Last week in the Journal of the American Medical Association, Harris and colleagues (including former University of Pittsburgh professor Dr. David Patterson) published the results of the MERINO trial, a randomized controlled trial involving patients with ceftriaxone-resistant Gram negative organisms in the blood, namely Klebsiella species and Escherichia coli (E coli). Publication has been anticipated since the top line results were presented last Spring in abstract form. The patients, who were recruited from Asia, Oceania, and North America, were given either intravenous meropenem or pipercillin-tazobactam for treatment of their Gram negative bloodstream infection, in order to determine if any significant differences in outcomes were noted. The assumption was that most of these pathogens would be from an extended spectrum beta-lactamase (ESBL) producer and differences would be noted amongst patients who were treated with meropenem when compared to piperacillin-tazobactam, with the authors hypothesizing that a carbapenem-based regimen would produce better outcomes overall. Specifically, the study was designed to test for non-inferiority between those patients that received piperacillin-tazobactam, when compared to those patients who received meropenem.
The study included 378 patients, who were randomized approximately 53 hours after blood cultures were obtained. At that time they were placed on either intravenous meropenem 1 g every 8 hours or intravenous piperacillin tazobactam (pip-tazo) 4.5 g every 6 hours. Neither drug used prolonged infusion time. Most of the patients had a urinary source for their bacteremia, with intra-abdominal infection listed as the second most common source. The patients’ treating team was given the option to change or discontinue antimicrobial therapy on day 5 of the study drug. The median time for treatment was 13 days.
The primary outcome, all-cause mortality at 30 days, favored those patients who were given IV meropenem (3.7%, compared to 12.3% with pip-tazo). As such, pip-tazo could not be classified as non-inferior to meropenem. This difference was maintained across the pre-specified subgroups of patients analyzed (including those patients with a low vs high Pitt bacteremia scores, those patients with a urinary vs non-urinary source, those patients who were on appropriate empiric therapy vs not, and immunocompromised vs immunocompetent patients).
There are a few important features of the trial and some key results that have implication for practice:
- Only 86% of the pathogens were identified as ESBL, 10% produced Amp-C beta-lactamases
- About 40% of patients received dual gram-negative therapy in empiric phase
- Early assessment of response (day 4 of study) tended to favor meropenem over pip-tazo (consistent with primary outcome)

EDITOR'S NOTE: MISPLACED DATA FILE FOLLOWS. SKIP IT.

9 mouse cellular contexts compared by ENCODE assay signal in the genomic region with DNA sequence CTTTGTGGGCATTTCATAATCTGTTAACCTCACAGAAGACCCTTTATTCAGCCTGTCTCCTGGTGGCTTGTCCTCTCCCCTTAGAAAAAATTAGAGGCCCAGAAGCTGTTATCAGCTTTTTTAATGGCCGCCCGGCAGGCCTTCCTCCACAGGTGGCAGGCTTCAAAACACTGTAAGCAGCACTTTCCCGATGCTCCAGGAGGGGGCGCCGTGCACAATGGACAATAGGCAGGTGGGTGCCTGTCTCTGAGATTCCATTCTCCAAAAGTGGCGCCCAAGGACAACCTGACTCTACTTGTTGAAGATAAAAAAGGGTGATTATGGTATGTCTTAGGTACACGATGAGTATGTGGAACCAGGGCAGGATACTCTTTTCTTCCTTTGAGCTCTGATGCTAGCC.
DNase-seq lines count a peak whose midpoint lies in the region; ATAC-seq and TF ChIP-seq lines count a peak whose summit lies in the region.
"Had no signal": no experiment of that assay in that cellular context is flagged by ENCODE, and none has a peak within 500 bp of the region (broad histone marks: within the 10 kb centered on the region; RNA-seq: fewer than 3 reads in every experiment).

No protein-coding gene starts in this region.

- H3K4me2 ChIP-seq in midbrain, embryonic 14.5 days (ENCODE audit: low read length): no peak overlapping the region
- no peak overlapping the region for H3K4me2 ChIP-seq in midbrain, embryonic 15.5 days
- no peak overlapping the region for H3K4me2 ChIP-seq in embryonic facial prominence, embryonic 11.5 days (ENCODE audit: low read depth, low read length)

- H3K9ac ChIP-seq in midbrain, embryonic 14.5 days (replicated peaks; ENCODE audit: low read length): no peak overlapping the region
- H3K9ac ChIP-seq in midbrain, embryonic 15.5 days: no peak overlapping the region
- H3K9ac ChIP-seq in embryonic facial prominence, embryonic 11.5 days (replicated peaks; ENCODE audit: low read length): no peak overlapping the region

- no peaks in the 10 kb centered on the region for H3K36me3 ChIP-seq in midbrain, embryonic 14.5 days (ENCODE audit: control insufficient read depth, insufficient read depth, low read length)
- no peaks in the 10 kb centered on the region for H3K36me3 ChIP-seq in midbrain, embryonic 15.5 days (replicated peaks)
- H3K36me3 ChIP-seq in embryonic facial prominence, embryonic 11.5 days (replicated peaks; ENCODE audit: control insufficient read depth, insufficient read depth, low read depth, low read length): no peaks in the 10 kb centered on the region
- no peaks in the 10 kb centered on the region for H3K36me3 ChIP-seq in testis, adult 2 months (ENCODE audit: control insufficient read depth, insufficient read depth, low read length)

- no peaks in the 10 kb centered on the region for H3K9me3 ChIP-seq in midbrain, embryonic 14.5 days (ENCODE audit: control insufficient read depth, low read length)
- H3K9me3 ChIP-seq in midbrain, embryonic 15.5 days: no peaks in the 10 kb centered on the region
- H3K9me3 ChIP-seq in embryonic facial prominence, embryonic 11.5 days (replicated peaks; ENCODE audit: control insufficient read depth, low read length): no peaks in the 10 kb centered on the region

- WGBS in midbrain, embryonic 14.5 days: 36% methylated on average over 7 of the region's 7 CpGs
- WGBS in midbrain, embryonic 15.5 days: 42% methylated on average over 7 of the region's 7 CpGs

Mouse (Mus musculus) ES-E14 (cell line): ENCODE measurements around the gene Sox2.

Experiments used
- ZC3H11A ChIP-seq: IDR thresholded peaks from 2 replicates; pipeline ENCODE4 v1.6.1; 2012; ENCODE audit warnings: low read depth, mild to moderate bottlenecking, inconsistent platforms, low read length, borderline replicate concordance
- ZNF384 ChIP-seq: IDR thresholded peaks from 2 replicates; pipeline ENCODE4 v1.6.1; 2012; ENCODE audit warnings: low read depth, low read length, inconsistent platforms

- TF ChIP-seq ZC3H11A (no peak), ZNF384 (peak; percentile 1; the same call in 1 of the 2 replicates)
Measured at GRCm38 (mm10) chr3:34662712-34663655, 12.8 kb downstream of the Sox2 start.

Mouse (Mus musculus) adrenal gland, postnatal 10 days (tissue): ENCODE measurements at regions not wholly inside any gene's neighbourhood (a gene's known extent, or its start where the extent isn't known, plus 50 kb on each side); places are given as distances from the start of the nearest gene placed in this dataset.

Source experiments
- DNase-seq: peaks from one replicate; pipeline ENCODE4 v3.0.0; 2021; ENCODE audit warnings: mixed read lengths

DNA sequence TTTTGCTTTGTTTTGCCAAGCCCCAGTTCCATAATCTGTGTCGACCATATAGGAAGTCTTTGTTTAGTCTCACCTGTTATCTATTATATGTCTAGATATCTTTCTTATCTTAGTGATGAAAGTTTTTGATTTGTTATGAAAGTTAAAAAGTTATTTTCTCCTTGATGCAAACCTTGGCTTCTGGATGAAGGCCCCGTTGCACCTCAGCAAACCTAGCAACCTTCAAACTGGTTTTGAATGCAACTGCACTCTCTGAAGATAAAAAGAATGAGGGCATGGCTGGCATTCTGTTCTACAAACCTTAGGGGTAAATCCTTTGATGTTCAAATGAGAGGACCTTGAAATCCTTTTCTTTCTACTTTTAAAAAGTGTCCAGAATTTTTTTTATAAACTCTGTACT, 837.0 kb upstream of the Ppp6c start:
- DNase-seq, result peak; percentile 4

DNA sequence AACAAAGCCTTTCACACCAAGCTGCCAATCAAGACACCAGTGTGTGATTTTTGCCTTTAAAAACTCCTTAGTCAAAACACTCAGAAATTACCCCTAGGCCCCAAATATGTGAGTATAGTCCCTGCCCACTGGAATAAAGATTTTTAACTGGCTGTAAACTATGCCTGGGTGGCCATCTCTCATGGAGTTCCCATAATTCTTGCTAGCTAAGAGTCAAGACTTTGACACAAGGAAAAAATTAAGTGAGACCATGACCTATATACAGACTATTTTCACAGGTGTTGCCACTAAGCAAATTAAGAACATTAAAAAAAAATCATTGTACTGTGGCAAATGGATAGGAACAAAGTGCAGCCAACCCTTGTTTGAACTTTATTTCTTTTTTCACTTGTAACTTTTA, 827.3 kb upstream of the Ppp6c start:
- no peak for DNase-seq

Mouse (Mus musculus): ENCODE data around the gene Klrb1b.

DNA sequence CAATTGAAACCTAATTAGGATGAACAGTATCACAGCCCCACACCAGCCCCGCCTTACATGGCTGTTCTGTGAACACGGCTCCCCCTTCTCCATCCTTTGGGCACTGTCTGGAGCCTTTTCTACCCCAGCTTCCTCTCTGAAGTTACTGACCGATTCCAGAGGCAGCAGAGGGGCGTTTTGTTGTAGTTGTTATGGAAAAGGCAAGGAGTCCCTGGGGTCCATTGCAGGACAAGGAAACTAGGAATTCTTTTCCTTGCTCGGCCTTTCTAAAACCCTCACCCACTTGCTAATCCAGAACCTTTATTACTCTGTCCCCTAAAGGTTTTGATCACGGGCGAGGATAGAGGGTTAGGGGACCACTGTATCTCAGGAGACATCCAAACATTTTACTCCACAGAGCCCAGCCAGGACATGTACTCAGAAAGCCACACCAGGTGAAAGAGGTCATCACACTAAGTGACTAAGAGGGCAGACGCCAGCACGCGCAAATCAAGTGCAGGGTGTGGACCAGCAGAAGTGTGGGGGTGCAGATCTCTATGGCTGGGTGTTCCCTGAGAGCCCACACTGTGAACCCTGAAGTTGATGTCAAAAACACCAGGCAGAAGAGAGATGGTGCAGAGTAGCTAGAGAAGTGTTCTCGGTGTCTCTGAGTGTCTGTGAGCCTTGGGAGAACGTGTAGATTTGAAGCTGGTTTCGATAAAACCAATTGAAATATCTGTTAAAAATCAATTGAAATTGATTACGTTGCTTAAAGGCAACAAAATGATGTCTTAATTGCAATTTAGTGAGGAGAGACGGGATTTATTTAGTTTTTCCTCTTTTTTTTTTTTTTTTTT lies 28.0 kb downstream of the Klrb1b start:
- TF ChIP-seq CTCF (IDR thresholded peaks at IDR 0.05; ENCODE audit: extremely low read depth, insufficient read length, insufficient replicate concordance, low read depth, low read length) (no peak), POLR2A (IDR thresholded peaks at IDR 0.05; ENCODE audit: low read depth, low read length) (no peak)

- Relapse and acquisition of a new MDR organism tended to occur more frequently among those patients in the pip-tazo arm
- Inappropriate empiric therapy (before randomization) was not a statistically significant risk factor for mortality
Overall, this study showed a relatively dramatic mortality difference, favoring the use of carbapenem therapy use over pip-tazo amongst patients with ceftriaxone-resistant Klebsiella and E coli bloodstream infections. Given the high frequency of ESBL organisms, carbapenem-based regimens would be the preferred first line drug for this phenotype. Classically, carbapenems have also been used for Amp-C producing organisms, although the small numbers in this study likely do not have the power to detect a difference in treatment outcome by beta-lactamase-producing organisms other than ESBLs.
The authors were unable to assess the efficacy pip-tazo when compared to meropenem in non-bloodstream infections (e.g. simple cystitis) nor did it address extended infusion pip-tazo use. The overall outcome here suggests that carbapenems will continue to be the preferred beta-lactam antibiotic for ESBL bloodstream infections, and that pip-tazo is not the drug of choice here. Given the lack of data provided, providers should also be hesitant to use pip-tazo as first line therapy for serious ESBL infections that do not involve the bloodstream, at least until further studies are done regarding extended interval dosing in this setting.
From an antibiotic stewardship standpoint, it appears that the increased use of carbapenems can place patients at risk for carbapenem-resistant bloodstream infections, however this based on the results of this trial, the use of an alternative beta-lactam agent does not appear to be a viable option. Given that carbapenems appear to be the appropriate drug for drug-resistant Gram negative bloodstream infections, perhaps future studies could help evaluate the “right duration” for therapy— perhaps 13 days that was reported in the study may be longer than necessary for these infections if the optimal drug is prescribed.
Harris PNA et al Effect of Piperacillin-Tazobactam vs Meropenem on 30-Day Mortality for Patients With E coli or Klebsiella pneumoniae Bloodstream Infection and Ceftriaxone Resistance: A Randomized Clinical Trial. JAMA. 2018 Sep 11;320(10):984-994.
Image: A MERINO Sheep